Across the developed world, historically low interest rates are the new normal – not just temporary. Our latest Whitepaper points to five structural reasons driving this change.
Although low rates are highly advantageous for those with an ability to buy assets, they come with some strong downsides.
The whitepaper looks at the example of Japan, which has used low rates to try to stimulate its moribund economy. Today, Japan is stuck in a state of permanent monetary stimulation. This has had the unintended consequence of driving down inflation and rates even further.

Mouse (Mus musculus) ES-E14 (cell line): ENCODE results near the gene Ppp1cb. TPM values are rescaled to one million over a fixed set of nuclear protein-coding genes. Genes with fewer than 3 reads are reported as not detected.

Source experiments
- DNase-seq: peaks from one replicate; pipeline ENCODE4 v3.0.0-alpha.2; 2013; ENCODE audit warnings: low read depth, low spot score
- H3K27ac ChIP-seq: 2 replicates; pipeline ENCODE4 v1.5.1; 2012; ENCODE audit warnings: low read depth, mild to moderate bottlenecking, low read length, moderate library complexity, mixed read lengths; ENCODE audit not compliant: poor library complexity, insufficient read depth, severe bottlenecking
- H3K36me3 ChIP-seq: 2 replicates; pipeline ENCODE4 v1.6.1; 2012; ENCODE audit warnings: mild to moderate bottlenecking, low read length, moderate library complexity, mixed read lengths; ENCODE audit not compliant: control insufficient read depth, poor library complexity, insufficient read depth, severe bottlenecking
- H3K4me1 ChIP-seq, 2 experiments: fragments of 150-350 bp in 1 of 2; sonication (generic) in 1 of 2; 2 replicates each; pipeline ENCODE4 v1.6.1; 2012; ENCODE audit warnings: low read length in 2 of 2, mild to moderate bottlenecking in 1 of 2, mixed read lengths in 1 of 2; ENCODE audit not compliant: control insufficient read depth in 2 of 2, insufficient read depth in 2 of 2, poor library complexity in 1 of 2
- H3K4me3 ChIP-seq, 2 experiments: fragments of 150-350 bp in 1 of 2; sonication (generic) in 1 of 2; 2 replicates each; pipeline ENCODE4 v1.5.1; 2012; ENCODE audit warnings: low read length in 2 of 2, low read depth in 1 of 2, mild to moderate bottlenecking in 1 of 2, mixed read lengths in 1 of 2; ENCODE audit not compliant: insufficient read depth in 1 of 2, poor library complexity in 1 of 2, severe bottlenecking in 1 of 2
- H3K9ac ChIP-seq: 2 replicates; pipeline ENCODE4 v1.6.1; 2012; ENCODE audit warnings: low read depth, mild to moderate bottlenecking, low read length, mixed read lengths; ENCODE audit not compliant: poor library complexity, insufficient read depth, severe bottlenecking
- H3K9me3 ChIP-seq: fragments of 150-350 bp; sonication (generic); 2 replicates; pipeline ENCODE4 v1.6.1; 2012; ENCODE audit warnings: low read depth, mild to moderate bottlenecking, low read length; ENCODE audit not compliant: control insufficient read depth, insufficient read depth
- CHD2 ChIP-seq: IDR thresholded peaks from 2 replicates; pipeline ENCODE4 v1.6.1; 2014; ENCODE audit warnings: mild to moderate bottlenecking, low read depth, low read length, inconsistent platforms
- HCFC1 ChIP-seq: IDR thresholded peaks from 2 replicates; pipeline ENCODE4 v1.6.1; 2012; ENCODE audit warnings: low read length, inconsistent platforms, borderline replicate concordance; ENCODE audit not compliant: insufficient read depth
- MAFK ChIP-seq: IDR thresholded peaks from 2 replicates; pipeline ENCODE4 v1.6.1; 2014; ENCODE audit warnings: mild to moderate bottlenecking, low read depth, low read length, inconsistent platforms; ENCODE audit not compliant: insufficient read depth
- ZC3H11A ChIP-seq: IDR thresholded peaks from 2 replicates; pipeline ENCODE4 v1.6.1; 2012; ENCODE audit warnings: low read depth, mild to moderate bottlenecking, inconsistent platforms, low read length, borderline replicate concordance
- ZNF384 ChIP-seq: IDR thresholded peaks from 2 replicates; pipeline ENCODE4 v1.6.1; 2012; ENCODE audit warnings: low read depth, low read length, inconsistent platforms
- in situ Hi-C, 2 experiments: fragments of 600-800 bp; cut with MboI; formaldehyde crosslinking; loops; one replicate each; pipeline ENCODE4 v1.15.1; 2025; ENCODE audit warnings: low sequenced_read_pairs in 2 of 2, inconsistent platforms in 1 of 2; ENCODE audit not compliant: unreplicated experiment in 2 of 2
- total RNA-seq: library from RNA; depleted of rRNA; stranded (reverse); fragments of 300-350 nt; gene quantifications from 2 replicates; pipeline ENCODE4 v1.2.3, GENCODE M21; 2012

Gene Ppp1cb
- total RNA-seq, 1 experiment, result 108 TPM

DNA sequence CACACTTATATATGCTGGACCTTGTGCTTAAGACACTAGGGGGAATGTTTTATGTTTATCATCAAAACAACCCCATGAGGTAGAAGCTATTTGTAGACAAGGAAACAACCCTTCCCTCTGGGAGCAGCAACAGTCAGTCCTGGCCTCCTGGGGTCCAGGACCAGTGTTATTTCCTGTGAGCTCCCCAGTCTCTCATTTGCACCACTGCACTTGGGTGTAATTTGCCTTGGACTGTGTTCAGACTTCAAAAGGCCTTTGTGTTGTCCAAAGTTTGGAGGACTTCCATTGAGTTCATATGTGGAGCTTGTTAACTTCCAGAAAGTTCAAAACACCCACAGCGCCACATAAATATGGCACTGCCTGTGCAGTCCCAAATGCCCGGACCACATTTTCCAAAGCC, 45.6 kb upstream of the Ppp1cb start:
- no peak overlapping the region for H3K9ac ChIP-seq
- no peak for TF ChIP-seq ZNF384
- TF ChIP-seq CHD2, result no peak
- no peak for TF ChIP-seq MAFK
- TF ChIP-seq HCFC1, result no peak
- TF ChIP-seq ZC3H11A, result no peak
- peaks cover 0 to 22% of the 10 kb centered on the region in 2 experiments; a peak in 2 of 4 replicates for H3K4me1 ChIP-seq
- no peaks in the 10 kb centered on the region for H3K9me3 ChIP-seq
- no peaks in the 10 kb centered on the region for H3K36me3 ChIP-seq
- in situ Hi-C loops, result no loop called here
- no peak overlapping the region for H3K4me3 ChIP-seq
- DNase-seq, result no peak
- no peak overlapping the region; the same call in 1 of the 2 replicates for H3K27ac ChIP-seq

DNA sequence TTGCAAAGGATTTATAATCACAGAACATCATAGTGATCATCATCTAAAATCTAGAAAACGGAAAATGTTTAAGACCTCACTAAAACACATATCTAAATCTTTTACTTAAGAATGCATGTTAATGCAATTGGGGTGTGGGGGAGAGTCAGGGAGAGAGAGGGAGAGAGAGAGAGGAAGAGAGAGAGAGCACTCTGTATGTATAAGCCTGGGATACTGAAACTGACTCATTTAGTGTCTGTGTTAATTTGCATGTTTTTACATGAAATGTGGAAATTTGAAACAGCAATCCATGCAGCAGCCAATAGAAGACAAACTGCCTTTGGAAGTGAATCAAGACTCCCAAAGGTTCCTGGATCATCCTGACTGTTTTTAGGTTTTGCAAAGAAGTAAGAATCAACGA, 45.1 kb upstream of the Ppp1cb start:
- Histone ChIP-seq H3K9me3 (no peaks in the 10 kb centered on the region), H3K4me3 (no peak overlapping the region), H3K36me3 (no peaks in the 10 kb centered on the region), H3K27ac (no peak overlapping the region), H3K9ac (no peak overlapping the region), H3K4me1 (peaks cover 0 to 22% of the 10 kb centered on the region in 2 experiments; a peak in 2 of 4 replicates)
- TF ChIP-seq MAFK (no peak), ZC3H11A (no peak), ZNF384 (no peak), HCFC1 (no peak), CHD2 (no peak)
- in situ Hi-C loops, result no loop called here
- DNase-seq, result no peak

If rates stay low, for asset-owners, the future might seem bright. But for society as a whole, these dynamics will create difficult problems that governments will find challenging to overcome.
Part II of this Whitepaper looks at the consequences of such a protracted low-rate environment on asset prices – in particular on equity prices. Please access Part II: Low Rates, Assets Inflate